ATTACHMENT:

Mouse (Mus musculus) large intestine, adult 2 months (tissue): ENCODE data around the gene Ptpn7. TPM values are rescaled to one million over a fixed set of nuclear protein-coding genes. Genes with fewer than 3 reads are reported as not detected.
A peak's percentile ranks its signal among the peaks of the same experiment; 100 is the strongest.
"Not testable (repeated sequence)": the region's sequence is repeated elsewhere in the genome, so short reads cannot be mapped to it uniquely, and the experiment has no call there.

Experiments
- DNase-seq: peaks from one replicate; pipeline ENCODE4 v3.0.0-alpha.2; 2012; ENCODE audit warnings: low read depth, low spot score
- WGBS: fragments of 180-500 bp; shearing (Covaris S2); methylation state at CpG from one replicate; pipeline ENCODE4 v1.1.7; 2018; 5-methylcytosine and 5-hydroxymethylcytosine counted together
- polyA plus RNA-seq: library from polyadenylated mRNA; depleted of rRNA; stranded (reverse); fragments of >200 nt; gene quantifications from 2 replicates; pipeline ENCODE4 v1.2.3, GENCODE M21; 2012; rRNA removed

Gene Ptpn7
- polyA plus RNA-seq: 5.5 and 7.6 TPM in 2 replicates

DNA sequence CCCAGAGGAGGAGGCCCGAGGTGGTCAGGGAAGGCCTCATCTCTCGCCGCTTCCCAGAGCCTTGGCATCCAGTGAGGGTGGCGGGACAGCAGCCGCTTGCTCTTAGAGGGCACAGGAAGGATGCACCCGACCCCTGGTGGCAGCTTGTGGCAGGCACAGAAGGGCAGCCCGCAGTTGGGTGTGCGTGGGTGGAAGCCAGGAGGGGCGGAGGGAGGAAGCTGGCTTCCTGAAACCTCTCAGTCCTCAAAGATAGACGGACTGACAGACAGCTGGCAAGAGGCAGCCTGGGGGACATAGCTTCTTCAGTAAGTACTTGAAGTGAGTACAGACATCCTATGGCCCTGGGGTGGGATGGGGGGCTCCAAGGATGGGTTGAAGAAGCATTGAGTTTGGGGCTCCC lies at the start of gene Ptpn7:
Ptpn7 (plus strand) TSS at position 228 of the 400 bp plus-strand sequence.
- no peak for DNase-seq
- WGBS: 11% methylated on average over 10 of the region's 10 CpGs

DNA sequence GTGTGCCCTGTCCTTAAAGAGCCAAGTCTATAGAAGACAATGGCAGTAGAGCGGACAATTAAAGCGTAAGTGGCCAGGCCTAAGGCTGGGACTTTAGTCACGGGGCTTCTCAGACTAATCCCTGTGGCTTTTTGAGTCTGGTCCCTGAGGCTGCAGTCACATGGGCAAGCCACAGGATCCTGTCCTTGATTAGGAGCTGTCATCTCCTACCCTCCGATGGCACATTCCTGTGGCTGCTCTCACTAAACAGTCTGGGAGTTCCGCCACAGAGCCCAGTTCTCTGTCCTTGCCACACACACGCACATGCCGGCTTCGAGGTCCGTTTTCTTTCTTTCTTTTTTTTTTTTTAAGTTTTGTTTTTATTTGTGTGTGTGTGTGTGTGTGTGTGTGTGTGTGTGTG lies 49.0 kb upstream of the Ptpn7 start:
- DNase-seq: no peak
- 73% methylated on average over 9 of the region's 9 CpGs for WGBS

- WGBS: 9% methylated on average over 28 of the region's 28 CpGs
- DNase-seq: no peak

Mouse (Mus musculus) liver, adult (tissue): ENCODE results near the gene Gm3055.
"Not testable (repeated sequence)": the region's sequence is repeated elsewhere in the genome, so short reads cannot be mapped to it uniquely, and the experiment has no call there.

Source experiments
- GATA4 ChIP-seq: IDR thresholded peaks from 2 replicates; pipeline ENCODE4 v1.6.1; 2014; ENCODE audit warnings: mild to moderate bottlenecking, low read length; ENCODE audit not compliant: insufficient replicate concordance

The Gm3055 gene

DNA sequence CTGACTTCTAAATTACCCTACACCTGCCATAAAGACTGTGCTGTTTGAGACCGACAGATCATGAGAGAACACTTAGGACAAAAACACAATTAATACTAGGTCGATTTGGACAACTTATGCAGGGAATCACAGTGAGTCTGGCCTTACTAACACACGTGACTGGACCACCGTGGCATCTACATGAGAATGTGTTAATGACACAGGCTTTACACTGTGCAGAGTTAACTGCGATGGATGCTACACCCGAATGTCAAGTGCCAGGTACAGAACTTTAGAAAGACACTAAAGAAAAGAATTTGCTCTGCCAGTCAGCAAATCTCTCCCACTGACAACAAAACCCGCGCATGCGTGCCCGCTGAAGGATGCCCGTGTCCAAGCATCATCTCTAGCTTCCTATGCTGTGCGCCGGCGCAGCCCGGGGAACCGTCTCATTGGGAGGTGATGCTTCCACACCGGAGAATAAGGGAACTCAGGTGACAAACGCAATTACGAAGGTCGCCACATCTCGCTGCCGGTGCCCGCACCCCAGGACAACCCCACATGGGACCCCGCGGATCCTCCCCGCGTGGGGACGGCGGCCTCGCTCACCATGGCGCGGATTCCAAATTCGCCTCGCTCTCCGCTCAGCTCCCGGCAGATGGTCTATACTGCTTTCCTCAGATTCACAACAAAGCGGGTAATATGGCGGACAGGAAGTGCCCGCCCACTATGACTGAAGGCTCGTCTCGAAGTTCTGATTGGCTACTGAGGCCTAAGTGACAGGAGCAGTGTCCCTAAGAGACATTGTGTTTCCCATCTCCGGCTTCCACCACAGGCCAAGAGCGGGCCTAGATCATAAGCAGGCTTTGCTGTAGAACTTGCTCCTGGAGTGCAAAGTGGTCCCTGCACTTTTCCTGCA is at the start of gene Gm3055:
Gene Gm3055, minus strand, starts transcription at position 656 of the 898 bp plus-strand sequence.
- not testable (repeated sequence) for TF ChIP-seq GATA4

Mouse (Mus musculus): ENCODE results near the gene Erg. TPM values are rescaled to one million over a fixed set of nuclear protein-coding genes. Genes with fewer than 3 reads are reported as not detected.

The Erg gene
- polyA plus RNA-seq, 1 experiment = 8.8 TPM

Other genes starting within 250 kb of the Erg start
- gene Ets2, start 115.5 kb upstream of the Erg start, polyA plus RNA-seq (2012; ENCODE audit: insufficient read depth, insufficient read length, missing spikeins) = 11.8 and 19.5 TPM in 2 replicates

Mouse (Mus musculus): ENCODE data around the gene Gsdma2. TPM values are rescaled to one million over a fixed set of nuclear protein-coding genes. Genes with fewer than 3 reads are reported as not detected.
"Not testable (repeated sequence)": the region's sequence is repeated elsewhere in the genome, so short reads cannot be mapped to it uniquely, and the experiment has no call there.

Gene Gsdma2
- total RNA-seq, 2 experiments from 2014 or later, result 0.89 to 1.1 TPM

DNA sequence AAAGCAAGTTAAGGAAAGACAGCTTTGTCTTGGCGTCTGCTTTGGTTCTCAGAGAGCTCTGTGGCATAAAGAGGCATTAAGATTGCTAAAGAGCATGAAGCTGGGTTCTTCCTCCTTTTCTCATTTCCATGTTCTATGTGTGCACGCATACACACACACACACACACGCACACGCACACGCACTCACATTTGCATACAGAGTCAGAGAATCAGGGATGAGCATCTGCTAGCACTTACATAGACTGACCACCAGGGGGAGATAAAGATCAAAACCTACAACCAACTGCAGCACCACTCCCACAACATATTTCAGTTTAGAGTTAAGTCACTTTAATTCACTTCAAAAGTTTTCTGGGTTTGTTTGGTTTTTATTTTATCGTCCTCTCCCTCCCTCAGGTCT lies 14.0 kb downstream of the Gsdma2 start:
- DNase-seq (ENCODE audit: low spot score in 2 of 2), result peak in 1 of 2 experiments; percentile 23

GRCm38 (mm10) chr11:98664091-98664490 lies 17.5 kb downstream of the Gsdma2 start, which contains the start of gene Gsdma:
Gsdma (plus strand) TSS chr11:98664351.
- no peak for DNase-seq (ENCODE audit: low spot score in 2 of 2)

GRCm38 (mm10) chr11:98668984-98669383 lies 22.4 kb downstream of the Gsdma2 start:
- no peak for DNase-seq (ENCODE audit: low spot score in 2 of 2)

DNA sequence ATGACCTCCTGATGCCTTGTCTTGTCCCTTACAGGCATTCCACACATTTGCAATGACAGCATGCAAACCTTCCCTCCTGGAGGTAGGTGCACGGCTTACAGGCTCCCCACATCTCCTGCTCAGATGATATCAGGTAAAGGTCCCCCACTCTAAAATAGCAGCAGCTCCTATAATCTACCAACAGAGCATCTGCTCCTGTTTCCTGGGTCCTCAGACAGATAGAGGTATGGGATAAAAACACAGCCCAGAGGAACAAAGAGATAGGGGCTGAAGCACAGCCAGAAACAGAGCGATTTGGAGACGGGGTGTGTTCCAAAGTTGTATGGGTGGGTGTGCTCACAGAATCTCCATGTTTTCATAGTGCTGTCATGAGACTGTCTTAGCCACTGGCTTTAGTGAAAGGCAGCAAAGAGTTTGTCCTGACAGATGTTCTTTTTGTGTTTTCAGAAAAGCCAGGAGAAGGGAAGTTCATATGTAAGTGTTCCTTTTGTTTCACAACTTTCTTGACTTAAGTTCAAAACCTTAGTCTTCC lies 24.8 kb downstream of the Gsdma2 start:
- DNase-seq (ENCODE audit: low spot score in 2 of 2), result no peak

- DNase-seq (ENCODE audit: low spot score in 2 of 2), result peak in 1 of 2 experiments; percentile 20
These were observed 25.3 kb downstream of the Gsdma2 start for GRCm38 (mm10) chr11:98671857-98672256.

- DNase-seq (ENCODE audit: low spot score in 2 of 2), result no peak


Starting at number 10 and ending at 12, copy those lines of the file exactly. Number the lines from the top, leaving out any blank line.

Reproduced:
DNA sequence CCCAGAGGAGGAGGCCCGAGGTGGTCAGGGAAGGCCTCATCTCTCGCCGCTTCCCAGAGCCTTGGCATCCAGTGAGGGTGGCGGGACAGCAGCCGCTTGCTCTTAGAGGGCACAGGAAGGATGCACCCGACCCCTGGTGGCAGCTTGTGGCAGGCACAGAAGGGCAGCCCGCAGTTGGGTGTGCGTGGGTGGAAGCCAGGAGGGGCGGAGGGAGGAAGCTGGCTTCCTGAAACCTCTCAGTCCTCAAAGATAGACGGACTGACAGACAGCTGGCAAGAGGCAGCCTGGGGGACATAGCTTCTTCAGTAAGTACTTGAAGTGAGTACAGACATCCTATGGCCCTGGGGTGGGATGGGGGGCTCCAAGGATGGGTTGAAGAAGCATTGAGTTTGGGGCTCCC lies at the start of gene Ptpn7:
Ptpn7 (plus strand) TSS at position 228 of the 400 bp plus-strand sequence.
- no peak for DNase-seq